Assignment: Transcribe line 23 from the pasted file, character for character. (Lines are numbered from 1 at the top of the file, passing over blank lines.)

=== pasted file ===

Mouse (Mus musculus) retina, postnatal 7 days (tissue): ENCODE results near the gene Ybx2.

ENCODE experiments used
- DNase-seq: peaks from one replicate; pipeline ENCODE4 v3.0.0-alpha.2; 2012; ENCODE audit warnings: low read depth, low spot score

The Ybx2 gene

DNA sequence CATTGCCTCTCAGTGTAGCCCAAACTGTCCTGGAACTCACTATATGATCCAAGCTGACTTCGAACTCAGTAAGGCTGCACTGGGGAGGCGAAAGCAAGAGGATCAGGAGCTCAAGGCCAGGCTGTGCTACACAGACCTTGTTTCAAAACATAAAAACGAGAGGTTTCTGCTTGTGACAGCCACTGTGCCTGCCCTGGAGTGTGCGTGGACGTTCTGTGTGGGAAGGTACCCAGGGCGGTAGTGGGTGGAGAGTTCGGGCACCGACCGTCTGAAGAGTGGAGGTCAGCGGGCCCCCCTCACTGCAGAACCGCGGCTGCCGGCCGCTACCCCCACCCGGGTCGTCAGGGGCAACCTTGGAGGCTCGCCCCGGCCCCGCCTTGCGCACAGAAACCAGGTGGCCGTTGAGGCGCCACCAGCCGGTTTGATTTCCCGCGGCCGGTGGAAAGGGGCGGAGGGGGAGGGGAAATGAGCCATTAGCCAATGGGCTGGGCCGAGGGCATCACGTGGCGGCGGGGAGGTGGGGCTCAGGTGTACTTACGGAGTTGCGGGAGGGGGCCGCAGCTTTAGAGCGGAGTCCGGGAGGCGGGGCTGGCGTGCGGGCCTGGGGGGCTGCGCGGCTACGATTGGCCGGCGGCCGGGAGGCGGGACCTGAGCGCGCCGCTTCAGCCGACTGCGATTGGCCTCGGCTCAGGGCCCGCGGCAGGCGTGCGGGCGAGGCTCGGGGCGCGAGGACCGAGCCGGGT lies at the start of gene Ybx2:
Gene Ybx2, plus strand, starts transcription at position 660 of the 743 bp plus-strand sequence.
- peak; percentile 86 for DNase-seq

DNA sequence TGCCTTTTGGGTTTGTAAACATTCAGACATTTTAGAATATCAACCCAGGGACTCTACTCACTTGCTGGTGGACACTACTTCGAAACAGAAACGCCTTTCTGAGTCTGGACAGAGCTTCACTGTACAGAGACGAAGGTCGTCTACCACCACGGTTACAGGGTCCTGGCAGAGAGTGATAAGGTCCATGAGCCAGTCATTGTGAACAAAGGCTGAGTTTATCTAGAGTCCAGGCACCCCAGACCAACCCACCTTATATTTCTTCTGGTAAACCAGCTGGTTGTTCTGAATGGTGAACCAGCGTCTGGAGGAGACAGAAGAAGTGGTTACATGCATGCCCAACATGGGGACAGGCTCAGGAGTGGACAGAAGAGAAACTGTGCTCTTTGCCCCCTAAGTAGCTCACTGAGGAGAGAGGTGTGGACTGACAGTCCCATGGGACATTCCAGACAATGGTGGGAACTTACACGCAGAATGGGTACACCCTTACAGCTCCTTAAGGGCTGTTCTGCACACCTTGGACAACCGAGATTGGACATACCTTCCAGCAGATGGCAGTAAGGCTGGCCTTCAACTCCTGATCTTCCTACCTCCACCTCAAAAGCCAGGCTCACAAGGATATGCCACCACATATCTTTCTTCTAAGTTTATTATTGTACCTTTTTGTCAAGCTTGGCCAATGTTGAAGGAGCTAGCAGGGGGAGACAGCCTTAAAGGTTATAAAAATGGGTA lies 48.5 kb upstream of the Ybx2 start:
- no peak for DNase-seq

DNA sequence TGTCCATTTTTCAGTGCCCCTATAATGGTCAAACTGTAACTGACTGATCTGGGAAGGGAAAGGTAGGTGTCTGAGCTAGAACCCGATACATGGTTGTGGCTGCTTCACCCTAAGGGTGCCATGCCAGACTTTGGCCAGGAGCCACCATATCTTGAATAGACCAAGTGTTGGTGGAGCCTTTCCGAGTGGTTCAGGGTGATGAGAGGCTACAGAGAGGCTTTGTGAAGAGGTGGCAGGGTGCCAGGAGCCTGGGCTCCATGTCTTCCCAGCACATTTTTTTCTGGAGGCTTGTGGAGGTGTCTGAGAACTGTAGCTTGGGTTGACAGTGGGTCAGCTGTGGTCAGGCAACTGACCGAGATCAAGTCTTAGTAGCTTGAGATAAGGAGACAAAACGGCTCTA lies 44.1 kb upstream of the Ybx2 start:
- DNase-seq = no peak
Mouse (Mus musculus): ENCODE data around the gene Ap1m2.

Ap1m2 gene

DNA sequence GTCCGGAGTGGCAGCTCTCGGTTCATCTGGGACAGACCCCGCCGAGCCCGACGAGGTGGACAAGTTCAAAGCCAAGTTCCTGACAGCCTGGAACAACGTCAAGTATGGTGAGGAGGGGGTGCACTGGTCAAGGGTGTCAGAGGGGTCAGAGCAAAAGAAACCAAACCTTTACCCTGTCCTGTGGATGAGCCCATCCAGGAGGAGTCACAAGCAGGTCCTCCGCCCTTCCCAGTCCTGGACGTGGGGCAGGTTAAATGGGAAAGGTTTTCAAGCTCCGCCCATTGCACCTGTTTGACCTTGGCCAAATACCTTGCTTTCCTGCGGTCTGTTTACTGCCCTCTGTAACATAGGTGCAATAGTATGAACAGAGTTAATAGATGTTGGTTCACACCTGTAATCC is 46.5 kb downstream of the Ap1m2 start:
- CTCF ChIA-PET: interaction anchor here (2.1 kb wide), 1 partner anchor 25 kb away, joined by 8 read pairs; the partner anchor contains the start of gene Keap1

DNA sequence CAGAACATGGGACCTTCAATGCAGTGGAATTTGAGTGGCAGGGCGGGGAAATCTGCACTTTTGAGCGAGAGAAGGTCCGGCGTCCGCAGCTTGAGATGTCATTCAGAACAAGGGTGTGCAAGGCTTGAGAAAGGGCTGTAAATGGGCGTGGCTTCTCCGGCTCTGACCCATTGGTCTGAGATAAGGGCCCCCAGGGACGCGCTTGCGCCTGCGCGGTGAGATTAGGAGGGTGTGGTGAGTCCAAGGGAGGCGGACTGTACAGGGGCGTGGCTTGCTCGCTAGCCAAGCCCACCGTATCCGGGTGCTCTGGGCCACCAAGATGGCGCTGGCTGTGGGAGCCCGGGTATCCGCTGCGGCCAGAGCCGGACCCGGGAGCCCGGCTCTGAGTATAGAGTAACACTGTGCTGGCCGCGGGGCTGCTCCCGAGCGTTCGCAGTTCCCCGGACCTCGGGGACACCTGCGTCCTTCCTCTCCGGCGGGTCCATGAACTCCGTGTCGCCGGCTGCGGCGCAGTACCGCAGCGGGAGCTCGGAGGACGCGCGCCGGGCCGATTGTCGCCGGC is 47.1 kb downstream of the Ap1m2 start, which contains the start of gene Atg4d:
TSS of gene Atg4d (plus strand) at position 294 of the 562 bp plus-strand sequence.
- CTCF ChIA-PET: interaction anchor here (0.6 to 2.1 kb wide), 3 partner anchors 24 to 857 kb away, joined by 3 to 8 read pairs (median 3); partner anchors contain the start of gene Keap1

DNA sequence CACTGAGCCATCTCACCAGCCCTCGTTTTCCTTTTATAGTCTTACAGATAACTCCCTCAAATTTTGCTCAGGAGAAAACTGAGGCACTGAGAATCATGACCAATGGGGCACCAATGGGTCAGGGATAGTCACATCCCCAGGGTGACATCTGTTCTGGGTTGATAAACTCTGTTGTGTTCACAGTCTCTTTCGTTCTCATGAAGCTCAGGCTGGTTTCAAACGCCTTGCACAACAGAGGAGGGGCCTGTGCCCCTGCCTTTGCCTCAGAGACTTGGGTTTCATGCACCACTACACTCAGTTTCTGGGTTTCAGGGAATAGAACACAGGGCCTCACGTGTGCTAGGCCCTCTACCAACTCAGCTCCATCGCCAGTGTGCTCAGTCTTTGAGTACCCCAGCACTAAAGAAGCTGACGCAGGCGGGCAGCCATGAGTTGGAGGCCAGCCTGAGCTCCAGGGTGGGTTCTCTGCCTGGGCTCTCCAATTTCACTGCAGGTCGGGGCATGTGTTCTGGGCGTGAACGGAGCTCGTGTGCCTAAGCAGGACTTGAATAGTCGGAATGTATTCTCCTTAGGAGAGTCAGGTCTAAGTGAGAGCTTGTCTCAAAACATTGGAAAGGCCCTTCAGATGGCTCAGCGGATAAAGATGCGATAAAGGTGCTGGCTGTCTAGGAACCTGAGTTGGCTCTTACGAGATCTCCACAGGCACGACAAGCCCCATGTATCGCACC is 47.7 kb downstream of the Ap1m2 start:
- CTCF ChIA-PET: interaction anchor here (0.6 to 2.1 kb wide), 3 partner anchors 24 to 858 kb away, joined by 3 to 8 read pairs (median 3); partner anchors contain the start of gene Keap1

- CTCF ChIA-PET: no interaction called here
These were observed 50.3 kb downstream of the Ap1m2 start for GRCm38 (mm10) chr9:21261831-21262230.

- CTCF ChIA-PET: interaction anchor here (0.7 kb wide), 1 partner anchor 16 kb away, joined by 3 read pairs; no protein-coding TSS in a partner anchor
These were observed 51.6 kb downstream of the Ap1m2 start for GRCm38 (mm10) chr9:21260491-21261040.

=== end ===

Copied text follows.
- CTCF ChIA-PET: interaction anchor here (0.7 kb wide), 1 partner anchor 16 kb away, joined by 3 read pairs; no protein-coding TSS in a partner anchor